Adequate nurse staffing. Understaffing has been reported to increase risk for errors, iatrogenic complications, nosocomial infections, and death.4,18 Needleman and associates18 analyzed data from 799 hospitals in 11 states (> 5 million medical discharges; > 1 million surgical discharges) to determine the relationship between the amount of care provided by nurses and patient outcomes. A higher proportion of hours of care by registered nurses was associated with lower rates of urinary tract infection and pneumonia. When analyzing causes of a protracted outbreak of CR-BSI in SICU patients, Fridkin and colleagues19 found the nurse-to-patient ratio significantly increased in the outbreak period and was an independent risk factor for these infections. Findings suggested that nursing staff reductions below a critical level likely contributed to the increased infection rate by making adequate catheter care difficult. Harbath and Pittet20 attributed an outbreak of Enterobacter cloacae infections to understaffing (57% of required) and overcrowding (166% of capacity). Given the current nursing shortage, these findings provide compelling support for efforts to improve ICU staffing.
Surveillance protocols. Surveillance has been recognized to be a critical component of infection control for more than 30 years. Surveillance should be broad-based and include: 1) epidemiologic surveillance defined as the continuous collection, tabulation, analysis, and dissemination of information relating to the occurrence of nosocomial infections; 2) monitoring of device use and updating of procedures, as required; 3) educational programs that reinforce the need for compliance with infection control procedures, teach new technologies, and monitor compliance; and 4) specific recommendations for change developed from these data.5 Surveillance of infection patterns in ICUs may help to detect particular problems and design targeted interventions. In response to an observation that, despite conventional bedside and didactic instruction, physicians-in-training were not using optimal infection control practices, Sherertz et al12 developed a 1-day course that included lectures on basic infection control practices and a series of 1-hour stations with hands-on practice. After the course, the use of maximum sterile barrier precautions increased significantly (from 44% to 65%), and the rate of CR-BSI significantly decreased by 28%. Cost savings over the study period ranged from $63,000 to $800,000 after deduction of course costs depending on the method used to estimate the cost of each infection.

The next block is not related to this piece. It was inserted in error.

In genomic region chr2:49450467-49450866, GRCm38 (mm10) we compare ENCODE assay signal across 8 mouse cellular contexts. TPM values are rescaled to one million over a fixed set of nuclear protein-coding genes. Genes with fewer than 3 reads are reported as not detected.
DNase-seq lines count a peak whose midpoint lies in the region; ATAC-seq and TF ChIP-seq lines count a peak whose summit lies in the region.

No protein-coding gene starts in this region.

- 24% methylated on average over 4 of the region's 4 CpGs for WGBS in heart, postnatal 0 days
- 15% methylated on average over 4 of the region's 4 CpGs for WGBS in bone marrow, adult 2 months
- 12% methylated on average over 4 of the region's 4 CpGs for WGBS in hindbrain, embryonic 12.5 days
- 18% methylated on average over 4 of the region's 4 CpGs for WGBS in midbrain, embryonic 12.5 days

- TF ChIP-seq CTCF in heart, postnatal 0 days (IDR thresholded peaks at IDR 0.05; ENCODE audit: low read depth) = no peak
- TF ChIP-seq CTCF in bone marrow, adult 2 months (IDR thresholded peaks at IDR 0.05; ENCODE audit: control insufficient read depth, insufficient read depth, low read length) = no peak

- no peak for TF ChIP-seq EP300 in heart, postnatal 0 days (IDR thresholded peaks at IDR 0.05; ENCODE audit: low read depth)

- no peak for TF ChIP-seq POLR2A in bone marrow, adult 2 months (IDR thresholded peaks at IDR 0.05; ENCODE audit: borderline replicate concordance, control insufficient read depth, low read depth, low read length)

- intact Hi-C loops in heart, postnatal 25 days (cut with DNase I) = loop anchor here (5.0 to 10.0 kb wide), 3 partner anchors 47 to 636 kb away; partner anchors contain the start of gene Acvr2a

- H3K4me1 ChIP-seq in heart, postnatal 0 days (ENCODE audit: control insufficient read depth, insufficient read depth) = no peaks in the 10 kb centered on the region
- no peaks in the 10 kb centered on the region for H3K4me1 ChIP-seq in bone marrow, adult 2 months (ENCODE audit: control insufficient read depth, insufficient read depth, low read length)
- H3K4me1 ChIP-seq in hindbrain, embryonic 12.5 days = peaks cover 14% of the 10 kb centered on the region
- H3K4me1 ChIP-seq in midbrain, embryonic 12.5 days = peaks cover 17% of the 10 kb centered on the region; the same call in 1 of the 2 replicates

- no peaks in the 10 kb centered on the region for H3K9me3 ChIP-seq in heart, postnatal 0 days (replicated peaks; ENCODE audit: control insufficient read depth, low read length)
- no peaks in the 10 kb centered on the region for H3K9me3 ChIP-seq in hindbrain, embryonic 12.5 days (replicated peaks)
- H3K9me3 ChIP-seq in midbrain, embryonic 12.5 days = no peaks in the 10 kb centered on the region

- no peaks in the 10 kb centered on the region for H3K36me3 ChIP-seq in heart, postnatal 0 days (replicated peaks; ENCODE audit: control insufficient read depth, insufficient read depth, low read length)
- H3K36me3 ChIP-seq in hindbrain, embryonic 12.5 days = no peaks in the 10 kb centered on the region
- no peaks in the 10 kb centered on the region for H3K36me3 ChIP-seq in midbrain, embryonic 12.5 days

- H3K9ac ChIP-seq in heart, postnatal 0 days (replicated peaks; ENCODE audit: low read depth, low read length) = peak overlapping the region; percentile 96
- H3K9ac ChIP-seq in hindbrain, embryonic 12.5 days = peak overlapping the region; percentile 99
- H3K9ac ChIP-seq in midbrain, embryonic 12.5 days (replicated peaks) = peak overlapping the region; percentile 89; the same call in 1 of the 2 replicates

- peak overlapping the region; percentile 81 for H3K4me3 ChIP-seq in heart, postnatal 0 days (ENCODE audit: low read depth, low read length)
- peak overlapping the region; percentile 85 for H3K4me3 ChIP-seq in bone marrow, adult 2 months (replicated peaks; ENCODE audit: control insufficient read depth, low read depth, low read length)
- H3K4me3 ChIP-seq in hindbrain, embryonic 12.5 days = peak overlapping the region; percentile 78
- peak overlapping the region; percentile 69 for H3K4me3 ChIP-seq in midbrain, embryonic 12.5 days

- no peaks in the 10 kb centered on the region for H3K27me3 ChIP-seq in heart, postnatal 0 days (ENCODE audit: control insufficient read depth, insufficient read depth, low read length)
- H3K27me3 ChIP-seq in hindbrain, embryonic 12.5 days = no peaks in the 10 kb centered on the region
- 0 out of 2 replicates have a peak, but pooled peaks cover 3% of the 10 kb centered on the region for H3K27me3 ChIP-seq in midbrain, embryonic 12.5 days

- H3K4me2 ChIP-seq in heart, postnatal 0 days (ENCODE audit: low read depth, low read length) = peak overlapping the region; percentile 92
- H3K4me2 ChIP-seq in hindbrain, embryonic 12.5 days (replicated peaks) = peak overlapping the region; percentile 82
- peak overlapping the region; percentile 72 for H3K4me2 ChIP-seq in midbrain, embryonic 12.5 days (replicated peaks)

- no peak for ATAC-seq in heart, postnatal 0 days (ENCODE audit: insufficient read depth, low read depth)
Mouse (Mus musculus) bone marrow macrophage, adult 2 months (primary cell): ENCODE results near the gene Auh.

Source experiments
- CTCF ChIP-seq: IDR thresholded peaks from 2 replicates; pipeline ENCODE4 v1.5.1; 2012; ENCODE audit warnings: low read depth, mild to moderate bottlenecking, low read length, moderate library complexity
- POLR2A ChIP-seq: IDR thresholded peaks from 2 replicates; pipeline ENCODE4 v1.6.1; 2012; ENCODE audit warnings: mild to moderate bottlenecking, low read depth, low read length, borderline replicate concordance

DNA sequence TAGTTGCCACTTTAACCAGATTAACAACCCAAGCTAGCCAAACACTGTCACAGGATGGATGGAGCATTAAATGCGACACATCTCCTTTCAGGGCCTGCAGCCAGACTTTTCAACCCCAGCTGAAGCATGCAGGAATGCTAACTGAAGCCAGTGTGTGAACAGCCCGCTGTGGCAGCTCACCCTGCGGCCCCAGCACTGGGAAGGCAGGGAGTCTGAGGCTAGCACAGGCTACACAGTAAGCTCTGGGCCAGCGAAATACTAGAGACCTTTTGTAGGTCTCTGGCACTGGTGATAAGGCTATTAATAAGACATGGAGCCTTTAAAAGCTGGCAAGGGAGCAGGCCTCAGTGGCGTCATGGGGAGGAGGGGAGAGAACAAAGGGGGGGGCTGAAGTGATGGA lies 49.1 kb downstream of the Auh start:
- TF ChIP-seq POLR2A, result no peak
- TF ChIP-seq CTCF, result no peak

CR-BSI due to central venous catheters are a common complication in ICU patients and a major contributor to increased health care costs and patient morbidity and mortality. Emerging evidence suggests that risk for CR-BSI can be reduced if several practices are implemented. These include: 1) use of CHG to prepare the insertion site; 2) avoiding the femoral site when possible; 3) choosing a catheter coated with CHG; 4) using MSB during catheter insertion; and 5) avoiding removal of catheters on a scheduled basis in the absence of clinical indications. Meticulous attention to good hand hygiene, insuring appropriate nurse staffing levels, and implementation of surveillance protocols are additional important steps that can be used to prevent catheter colonization and subsequent CR-BSI.